This paper will analyze the benefits of epidurals in treating post-operative pain after bowel resurrection; additional methods will also be discussed that assist in pain management after this operation.
Effective administration of post-operative pain treatment is beneficial for a patient, as it does not only relieve pain, but also hastens recovery and discharge from the hospital. According to Andres, et al (N.d, p.5), post-operative pain is associated with physical and emotional suffering, as a result, sleeping becomes an impossible mission, and the recovery process is delayed. Therefore, pain management treatments are administered with an aim of improving the quality of a patient’s life, allowing quick recovery, and reducing death cases. Epidural involves the continuous flow of pain relief medicines through a cannula that is placed in the back of a patient.
Bowel resection is a surgical procedure whereby, part of large or small intestine is removed; however, it occurs in two forms - large bowel resection or small bowel resection. Large bowel resection involves the removal of part of the large intestines, whilst small bowel resection involves the removal of part of the small intestine that is affected (University of Maryland, Medical Centre, 2011). The advantage of using epidural after bowel resection is that it not only reduces pain, but also prevents post-operative ileus. Patients who undergo bowel resection often experience post-operative ileus, a complication that may arise after a bowel section. In addition, thoracic epidural hastens the recovery of a patient by enabling the bowel to function (Johnson & Walsh, 2009).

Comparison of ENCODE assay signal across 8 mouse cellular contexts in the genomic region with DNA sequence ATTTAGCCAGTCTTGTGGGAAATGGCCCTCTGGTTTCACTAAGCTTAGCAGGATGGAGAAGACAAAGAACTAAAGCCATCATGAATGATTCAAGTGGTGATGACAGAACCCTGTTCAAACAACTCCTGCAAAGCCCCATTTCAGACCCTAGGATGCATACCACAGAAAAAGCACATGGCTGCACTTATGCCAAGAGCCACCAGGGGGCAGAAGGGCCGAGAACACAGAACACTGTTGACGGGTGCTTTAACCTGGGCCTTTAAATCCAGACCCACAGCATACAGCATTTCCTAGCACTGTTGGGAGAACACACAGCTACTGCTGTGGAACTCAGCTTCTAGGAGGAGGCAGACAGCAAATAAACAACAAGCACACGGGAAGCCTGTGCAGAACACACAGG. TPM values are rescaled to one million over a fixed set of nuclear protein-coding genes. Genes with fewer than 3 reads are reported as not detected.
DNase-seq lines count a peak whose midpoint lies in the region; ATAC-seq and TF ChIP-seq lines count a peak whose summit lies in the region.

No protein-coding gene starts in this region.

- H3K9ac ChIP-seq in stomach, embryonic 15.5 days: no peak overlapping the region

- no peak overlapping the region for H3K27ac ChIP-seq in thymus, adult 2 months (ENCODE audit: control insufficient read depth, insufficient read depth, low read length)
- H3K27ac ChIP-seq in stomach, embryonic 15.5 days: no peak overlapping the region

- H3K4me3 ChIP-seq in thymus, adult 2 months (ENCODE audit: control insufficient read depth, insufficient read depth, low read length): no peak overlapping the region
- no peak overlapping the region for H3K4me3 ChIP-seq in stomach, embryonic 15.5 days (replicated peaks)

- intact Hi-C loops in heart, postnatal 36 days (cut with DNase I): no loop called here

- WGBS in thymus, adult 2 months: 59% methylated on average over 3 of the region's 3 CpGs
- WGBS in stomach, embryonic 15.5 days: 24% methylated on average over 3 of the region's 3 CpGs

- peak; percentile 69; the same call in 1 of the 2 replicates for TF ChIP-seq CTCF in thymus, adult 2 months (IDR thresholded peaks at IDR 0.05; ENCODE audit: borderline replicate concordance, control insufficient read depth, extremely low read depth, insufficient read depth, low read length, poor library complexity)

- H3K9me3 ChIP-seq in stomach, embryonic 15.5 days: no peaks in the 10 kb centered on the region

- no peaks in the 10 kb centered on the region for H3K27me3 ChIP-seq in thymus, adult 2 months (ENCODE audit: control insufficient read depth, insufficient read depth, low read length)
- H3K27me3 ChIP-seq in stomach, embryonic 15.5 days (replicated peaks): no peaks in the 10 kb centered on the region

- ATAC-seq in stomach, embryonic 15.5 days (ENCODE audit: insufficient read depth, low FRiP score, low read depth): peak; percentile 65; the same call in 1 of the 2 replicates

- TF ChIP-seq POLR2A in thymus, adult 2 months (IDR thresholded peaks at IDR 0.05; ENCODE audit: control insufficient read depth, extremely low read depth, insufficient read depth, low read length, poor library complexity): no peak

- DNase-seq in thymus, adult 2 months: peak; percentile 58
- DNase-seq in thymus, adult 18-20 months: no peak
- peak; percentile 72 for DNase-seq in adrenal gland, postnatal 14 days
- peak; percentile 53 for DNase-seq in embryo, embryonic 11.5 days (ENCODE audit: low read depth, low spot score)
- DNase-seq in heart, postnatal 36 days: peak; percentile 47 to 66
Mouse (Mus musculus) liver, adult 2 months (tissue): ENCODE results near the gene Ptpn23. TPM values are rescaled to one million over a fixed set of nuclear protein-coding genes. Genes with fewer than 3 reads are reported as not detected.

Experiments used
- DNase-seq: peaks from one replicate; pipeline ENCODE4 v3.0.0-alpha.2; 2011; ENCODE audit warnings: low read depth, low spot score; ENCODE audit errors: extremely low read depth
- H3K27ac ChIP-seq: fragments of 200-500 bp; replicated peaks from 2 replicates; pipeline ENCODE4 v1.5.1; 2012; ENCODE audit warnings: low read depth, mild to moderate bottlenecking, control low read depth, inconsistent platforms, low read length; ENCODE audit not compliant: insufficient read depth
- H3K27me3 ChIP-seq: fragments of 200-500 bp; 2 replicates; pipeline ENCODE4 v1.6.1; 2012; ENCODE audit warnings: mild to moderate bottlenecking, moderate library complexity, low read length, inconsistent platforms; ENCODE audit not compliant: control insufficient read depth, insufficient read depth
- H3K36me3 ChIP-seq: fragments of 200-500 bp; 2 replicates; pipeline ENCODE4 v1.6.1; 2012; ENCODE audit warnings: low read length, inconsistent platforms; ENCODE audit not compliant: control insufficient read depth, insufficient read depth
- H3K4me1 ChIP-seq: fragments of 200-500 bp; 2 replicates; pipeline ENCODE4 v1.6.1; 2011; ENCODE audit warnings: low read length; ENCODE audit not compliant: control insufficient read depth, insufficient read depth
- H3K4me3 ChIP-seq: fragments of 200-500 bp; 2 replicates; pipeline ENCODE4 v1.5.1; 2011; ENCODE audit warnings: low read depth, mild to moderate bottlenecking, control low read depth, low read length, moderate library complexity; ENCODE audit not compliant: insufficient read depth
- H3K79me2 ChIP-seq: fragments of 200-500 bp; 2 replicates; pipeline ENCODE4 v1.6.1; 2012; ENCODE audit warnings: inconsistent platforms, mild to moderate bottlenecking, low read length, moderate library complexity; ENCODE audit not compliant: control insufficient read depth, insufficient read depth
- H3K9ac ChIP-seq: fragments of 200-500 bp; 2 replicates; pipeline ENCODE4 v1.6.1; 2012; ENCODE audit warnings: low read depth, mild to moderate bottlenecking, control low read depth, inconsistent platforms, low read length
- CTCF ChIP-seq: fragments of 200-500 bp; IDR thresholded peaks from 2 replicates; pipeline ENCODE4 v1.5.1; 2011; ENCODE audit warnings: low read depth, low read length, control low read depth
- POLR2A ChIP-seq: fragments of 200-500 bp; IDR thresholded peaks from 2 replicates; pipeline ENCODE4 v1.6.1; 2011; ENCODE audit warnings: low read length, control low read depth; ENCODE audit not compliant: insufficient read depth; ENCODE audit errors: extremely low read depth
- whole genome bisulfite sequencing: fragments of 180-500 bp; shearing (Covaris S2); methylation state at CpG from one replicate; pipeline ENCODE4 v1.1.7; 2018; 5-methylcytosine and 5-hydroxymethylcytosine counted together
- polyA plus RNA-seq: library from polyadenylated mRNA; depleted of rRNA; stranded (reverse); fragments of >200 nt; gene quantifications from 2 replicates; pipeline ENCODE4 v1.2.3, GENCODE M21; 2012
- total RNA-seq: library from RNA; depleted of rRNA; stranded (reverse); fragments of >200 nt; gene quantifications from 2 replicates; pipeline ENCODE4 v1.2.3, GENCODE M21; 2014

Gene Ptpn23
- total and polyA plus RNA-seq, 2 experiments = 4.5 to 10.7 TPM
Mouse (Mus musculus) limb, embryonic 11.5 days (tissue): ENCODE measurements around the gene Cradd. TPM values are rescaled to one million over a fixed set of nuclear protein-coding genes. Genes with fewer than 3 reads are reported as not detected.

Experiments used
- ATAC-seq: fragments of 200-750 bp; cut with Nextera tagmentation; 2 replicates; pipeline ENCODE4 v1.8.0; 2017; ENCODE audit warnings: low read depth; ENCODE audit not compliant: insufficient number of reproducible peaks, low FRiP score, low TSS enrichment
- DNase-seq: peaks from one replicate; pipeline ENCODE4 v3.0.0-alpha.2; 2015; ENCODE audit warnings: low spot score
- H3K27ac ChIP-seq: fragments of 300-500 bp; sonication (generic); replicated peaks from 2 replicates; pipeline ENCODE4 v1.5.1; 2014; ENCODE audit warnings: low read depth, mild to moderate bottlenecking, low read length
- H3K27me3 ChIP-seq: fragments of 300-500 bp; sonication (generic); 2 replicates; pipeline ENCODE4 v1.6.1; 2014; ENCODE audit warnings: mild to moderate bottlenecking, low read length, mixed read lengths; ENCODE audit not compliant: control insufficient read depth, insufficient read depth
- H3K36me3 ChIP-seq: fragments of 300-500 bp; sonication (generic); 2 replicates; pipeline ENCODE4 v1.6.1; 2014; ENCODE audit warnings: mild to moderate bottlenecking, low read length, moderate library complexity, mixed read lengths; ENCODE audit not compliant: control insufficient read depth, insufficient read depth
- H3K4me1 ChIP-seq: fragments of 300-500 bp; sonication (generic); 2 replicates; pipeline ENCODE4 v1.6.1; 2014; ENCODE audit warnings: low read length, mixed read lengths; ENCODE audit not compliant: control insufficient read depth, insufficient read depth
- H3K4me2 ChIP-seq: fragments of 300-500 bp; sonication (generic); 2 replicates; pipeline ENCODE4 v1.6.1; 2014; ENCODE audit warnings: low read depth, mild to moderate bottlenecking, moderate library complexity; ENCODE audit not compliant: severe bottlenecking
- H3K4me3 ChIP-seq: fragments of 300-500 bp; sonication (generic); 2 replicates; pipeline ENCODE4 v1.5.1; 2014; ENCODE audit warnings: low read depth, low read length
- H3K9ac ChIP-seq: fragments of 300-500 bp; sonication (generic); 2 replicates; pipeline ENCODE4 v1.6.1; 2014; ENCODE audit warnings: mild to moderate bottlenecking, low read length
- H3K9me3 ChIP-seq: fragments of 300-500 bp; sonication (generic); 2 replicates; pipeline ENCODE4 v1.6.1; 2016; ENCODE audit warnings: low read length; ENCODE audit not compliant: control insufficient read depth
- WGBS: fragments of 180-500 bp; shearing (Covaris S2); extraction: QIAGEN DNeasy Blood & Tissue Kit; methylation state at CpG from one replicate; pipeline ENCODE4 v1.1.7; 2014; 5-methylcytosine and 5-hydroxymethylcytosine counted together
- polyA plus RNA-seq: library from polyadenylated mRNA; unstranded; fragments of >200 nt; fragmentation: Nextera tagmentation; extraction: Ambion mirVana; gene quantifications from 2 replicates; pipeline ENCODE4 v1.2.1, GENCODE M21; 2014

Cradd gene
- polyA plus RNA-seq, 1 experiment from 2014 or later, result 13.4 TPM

Holte & Kehlet (2001) argue that, epidural techniques such as anesthetic reduce surgical stress responses, autonomic reflex responses, and organ dysfunctions; they also reduce post-operative morbidity as well. As opposed to inflammatory drugs, which affect the healing of a wound,